Though it is a complex process, it normally only takes seconds. A platelet plug is only a temporary fix, and it can’t last long on its own. Proteins in the blood work together to make threads of a protein called fibrin. The fibrin threads weave over the platelet plug to form a strong fibrin clot, which is normally enough to stop the bleeding completely. The body then has time to heal the blood vessel, and when it is no longer needed, the body gets rid of the fibrin clot.

Platelets: Used for Hair Restoration

The initial enthusiasm for using platelets (PRP) for hair restoration was based on growth factors within the alpha granules in platelets. Activated platelets both release various growth factors (VEGF, PDGF, TGF-B, IGF-1, FGF, etc.) from alpha granules as well as frees up chemicals structures from dense granules. These work together to stop the bleeding, promote new blood vessel development, and ALSO stimulate hair growth. By definition, some say that for the product to be considered PRP the product must have an increase in platelet content over the level in blood and contain at least seven growth factors.

Picture4Figure 3 - Examples of growth factors in alpha granules of platelets 

(But there are other bioactive factors contained in the dense granules of platelets and there is an emerging paradigm that more than just platelets are playing a role in PRP. So even as I write this blog, there is much left to learn as to the positive effects of PRP. Platelets release many other bioactive proteins responsible for attracting macrophages, mesenchymal stem cells, and osteoblasts.)

As I said before, the focus of all of my PRP treatment is obtaining the maximum amount of growth factors from platelets. So, as we measure levels of specific growth factors that are released by the platelets, I am making an assumption that the higher the level of specific growth factors, the greater the response with hair growth. You will see this demonstrated on the first graph in this blog.

Platelets: Release of growth factors

Three Types of Activation

In PRP, platelets are not active/are not ready to release growth factors from their Alpha-Granule, so platelets have to be activated. Activation helps hold platelets firmly at the site of injection thus growth factors are released at the desired area for a more extended period.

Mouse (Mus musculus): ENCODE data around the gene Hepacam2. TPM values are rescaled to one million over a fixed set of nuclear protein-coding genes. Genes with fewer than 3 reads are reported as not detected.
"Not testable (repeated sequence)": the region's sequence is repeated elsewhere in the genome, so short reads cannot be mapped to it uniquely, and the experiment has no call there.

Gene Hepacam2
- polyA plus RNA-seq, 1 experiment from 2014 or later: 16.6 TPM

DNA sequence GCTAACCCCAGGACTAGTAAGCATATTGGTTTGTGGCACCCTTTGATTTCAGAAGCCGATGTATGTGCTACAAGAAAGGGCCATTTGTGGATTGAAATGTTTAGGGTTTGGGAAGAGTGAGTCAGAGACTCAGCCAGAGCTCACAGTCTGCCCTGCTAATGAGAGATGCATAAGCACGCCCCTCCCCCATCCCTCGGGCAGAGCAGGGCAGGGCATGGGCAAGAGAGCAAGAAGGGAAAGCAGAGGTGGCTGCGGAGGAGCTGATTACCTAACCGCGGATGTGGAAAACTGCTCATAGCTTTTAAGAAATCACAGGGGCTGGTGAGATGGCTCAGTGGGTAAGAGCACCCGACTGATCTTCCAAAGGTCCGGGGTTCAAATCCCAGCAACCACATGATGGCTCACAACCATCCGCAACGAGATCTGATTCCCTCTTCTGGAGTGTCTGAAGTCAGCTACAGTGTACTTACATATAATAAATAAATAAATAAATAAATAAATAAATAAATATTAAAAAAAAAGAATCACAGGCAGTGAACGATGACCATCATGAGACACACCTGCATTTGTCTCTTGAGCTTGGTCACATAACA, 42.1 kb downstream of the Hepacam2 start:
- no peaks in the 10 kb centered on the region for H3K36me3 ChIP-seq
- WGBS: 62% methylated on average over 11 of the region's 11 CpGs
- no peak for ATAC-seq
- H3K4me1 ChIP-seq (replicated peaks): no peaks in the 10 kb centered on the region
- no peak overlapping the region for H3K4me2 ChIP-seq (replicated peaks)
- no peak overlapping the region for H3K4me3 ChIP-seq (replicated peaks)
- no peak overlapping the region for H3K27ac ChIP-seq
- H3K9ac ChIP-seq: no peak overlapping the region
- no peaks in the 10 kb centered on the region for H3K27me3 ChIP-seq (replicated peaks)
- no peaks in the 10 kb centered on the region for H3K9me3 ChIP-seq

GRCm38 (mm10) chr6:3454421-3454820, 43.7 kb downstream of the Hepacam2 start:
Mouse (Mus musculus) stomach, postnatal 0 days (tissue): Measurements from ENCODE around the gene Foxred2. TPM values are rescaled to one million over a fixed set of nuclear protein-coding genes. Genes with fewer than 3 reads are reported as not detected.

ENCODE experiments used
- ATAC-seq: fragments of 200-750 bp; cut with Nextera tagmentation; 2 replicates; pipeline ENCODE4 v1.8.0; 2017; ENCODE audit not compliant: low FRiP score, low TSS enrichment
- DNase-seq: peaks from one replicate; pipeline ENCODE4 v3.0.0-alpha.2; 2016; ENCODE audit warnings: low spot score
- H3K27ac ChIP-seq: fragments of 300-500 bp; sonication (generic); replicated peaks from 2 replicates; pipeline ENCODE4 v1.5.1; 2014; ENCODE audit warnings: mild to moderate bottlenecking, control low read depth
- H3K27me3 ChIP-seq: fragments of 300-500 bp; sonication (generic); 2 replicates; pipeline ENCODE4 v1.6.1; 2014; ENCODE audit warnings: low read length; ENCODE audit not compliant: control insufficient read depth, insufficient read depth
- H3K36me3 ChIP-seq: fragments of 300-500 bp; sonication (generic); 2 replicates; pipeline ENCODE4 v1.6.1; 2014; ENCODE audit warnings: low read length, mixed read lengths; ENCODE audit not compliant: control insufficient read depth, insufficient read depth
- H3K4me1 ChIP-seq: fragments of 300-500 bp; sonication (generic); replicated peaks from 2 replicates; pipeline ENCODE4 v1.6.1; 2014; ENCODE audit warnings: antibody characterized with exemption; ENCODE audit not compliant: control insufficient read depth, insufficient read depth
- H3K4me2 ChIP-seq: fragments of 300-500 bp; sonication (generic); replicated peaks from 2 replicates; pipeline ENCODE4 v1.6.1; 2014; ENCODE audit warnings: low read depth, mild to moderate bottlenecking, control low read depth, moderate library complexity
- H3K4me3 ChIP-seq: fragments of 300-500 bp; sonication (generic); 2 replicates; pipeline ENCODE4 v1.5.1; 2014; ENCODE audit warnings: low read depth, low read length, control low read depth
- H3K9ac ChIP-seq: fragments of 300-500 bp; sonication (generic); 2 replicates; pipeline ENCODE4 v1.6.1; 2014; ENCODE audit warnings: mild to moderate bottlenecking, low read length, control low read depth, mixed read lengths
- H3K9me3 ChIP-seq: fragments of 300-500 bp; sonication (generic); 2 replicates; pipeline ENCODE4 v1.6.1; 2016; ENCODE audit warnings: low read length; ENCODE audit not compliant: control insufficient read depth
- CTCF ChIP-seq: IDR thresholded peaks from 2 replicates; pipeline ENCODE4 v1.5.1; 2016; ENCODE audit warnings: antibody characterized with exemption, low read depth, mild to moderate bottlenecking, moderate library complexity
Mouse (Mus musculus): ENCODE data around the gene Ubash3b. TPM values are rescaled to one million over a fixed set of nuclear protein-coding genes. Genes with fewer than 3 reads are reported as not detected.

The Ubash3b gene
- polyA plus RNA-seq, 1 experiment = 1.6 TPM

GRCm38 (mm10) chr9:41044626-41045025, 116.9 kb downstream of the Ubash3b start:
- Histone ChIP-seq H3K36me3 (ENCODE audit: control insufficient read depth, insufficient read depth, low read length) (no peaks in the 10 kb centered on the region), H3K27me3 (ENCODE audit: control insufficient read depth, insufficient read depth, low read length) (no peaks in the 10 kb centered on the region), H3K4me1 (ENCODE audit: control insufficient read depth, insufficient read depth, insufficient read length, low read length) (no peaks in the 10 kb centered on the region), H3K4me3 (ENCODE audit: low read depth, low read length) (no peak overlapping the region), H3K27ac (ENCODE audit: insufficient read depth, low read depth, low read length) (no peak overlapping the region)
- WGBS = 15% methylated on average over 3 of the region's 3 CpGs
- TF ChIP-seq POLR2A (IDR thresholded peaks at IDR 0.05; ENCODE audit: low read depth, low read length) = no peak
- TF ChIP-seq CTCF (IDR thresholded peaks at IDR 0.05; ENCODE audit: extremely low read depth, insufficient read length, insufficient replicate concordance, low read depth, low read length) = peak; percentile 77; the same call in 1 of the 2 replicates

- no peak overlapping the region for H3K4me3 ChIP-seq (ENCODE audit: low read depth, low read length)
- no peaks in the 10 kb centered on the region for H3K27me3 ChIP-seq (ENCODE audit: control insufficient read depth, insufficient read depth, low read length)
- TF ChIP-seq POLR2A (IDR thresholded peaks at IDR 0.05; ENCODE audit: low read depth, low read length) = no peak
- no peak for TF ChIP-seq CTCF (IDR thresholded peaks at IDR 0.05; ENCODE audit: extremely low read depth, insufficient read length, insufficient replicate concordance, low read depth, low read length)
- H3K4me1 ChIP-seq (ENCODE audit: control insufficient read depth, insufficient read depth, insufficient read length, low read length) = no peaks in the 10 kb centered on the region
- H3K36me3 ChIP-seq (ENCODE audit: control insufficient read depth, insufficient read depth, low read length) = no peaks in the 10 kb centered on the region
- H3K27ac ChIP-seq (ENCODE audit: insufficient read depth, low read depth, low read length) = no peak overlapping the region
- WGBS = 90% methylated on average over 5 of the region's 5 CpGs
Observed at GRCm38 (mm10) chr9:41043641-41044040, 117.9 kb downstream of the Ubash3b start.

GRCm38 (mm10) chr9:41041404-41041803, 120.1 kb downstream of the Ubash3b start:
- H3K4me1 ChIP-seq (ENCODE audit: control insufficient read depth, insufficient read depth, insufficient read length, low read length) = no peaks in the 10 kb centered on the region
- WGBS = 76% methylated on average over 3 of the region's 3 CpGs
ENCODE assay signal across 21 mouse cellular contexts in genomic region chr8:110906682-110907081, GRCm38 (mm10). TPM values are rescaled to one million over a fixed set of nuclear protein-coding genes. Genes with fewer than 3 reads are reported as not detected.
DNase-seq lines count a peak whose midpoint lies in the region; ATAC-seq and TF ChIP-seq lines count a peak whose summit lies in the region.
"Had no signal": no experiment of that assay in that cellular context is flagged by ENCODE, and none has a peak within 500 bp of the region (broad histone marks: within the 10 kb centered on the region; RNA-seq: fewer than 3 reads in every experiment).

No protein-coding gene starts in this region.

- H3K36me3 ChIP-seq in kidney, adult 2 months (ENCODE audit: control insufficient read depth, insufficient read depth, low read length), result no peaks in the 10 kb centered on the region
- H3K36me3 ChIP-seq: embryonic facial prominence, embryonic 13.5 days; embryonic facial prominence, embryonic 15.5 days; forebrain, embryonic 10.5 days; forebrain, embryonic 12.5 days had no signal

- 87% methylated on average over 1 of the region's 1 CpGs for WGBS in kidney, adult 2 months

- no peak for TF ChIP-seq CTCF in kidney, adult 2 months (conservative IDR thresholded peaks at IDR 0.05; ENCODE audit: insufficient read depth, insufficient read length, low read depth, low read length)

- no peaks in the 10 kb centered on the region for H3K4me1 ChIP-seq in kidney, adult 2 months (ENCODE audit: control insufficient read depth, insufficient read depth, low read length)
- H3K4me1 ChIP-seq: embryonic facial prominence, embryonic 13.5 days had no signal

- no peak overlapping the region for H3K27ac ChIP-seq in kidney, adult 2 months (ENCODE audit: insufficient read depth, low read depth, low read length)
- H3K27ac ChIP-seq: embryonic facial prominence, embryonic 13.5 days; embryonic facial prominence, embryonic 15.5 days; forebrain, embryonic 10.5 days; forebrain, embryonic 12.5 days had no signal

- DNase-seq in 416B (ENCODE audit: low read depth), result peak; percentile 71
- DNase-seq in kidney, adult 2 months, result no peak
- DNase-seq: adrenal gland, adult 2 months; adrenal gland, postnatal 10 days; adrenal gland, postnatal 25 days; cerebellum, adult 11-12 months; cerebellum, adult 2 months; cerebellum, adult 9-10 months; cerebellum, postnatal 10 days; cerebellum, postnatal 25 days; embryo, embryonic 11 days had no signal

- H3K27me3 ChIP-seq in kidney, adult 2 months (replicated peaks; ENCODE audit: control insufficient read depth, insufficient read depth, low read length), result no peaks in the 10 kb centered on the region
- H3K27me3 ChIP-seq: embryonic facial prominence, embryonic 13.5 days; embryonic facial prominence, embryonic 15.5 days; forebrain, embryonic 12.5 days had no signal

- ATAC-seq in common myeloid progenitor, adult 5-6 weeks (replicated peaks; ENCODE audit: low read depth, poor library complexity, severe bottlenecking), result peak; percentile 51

We know that activation releases growth factors.

How are platelets activated? Although PRP can be injected without prior activation, most hair restoration physicians who use PRP activate the platelets artificially, and there are three primary ways to do this:
1. Trauma: Involves injecting the PRP and then use micro needling or the trauma to the scalp to activate the platelets.
2. Thrombin: A liquid substance added to PRP right before injection. This substance a has its own potential side effects.
3. Calcium Gluconate or Calcium Chloride: Both are also liquid substances added to PRP right before injection. In fact, I have been using both of these Calcium compounds to achieve activation until very recently.

Which method of activation produces the highest level of growth factors? With any of these activation methods, a certain level of growth factors is released from the alpha granules. From all of the data I have seen, one activation method did not really release a more considerable amount than the other.

Then Dr. Cole’s study came out that introduced a completely different method to release growth factors that did not require any type of artificial activation, AND also produced the same or if not higher initial growth factor levels. This method is called sonication.

·Using Sonication to Create Platelet Lysate (PL)